It has been previously demonstrated that administering the same items in a DOMC format as opposed to a traditional MC format often increases item difficulty (Eckerly et al., 2017). More critical to this paper is the effect of the randomized location of the keyed responses, as this randomization implies that the same item will be administered with more scheduled distractor options (and thus require a correct rejection of more distractors) for some examinees than others. Eckerly et al. (2017) observed that as the number of overall scheduled response options for the item increases, both the difficulty and discrimination of the item tends to increase. From an equity perspective, the increase in difficulty makes it disadvantageous to be administered an item with a later key location (implying a larger number of scheduled response options). Although we can expect the random selection of key locations across items to balance these effects to some extent, this assurance comes only for a sufficiently long test. It is common to see rather large differences emerge for certain individual examinees who by chance received a disproportionate number of items with either a low or high number of scheduled response options (Eckerly et al., 2017).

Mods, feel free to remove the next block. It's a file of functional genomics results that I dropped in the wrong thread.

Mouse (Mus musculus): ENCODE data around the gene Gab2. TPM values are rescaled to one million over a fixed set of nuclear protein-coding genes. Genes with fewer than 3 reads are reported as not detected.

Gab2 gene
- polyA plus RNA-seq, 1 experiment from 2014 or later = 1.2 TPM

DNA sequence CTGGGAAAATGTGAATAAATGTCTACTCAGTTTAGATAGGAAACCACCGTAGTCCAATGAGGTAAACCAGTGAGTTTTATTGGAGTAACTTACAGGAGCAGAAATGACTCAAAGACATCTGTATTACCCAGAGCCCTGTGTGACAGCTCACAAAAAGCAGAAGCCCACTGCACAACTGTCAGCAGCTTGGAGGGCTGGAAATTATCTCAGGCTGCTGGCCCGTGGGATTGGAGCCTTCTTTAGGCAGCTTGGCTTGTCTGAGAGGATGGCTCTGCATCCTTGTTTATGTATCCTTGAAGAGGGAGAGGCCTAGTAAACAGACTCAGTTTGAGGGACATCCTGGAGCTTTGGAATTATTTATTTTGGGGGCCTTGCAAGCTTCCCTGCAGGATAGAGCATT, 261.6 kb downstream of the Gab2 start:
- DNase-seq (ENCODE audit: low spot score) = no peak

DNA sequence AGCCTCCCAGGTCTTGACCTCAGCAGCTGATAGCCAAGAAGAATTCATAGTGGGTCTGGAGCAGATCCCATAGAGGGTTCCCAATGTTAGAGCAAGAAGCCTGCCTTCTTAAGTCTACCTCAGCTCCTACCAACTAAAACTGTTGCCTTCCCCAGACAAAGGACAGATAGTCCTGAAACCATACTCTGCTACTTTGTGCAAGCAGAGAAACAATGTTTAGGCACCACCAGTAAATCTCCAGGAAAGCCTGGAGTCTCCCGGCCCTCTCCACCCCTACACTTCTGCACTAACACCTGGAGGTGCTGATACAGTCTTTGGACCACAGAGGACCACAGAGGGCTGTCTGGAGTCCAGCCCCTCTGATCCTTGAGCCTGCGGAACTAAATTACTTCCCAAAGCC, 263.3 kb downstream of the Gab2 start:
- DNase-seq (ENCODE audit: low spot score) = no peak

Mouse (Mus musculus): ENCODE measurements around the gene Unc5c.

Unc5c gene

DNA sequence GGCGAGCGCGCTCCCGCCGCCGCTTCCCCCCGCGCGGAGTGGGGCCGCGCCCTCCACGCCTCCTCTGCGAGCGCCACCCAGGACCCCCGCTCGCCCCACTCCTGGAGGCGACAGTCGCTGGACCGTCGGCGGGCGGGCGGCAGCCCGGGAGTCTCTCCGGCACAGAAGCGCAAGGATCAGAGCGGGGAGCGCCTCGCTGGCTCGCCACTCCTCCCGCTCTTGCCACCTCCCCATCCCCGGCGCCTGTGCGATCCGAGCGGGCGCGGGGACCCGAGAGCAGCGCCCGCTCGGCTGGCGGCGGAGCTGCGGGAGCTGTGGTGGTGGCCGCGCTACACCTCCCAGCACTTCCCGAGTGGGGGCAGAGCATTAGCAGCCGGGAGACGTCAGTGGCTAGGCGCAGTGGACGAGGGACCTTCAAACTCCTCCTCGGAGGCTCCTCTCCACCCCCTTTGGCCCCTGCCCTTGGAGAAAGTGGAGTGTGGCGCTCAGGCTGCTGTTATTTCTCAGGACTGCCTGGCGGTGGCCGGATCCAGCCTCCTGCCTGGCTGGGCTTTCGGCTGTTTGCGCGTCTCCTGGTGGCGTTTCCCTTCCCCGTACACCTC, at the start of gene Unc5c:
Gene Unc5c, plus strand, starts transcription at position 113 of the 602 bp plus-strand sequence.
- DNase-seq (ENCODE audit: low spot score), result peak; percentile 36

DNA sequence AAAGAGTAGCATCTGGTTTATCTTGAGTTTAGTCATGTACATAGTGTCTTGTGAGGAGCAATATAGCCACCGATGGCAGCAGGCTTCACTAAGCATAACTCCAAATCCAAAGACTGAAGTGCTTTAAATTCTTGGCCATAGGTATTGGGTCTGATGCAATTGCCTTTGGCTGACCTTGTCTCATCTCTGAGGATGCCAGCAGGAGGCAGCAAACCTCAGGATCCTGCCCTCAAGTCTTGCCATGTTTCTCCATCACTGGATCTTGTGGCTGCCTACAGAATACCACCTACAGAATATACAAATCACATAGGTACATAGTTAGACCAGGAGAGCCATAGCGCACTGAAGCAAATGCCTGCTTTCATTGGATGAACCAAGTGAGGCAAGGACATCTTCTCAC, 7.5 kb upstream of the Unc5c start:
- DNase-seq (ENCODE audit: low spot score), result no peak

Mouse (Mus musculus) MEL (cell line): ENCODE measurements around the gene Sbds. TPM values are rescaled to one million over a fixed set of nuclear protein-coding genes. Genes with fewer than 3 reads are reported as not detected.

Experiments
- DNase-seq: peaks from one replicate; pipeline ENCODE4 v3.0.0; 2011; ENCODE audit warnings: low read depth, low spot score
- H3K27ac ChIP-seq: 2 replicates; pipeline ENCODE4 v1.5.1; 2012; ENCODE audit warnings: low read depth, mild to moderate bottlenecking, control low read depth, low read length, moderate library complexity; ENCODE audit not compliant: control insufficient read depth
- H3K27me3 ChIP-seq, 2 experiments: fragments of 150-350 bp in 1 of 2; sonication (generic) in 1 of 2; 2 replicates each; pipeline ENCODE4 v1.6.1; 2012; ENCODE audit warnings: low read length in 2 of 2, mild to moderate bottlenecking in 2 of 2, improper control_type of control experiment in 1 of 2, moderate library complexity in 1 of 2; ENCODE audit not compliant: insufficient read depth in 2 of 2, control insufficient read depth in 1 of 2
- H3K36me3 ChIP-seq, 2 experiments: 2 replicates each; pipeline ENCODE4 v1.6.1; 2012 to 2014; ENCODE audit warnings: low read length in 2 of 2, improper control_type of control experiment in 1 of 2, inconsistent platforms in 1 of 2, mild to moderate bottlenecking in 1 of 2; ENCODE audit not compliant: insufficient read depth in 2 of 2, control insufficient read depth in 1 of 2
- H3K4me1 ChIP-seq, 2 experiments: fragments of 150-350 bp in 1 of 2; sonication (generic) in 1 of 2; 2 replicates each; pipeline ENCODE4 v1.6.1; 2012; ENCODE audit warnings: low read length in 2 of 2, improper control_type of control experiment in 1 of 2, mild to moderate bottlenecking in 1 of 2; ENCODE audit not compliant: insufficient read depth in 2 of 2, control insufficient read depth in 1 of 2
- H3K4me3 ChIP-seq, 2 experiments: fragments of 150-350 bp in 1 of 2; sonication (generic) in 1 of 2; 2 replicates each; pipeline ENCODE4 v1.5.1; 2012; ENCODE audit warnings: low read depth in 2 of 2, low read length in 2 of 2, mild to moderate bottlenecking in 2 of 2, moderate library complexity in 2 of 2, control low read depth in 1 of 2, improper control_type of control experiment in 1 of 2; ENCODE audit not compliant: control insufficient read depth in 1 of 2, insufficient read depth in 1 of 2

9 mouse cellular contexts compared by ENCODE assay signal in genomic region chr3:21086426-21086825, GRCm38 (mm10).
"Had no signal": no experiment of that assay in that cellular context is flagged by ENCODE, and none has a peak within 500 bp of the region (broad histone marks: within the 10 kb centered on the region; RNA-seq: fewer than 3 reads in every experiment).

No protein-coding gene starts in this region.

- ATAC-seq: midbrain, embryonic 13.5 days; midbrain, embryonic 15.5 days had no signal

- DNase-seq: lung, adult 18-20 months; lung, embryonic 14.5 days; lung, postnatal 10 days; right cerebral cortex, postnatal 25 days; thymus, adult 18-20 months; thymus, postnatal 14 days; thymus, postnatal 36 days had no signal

One way of rectifying this problem is to score DOMC item responses in a way that accounts for the psychometric effects of key location. A natural approach would be to use a suitable IRT model as a basis for such scoring. One contribution of this paper is to show how an asymmetric IRT model, namely Samejima's (2000) logistic positive exponent (LPE) model, can be applied to address such effects. Part of the appeal of the LPE in this context is its potential to simultaneously account for changes in both difficulty and discrimination using fewer parameters than would be required if using the 2PL to account for such effects. For reasons we explain later in the paper, we also argue that the LPE has greater psychological plausibility in such contexts given the conjunctive interaction that occurs between the individual option responses in determining an overall correct response to the item (i.e., an item is scored correct only if all presented distractors are rejected and all keyed options are endorsed).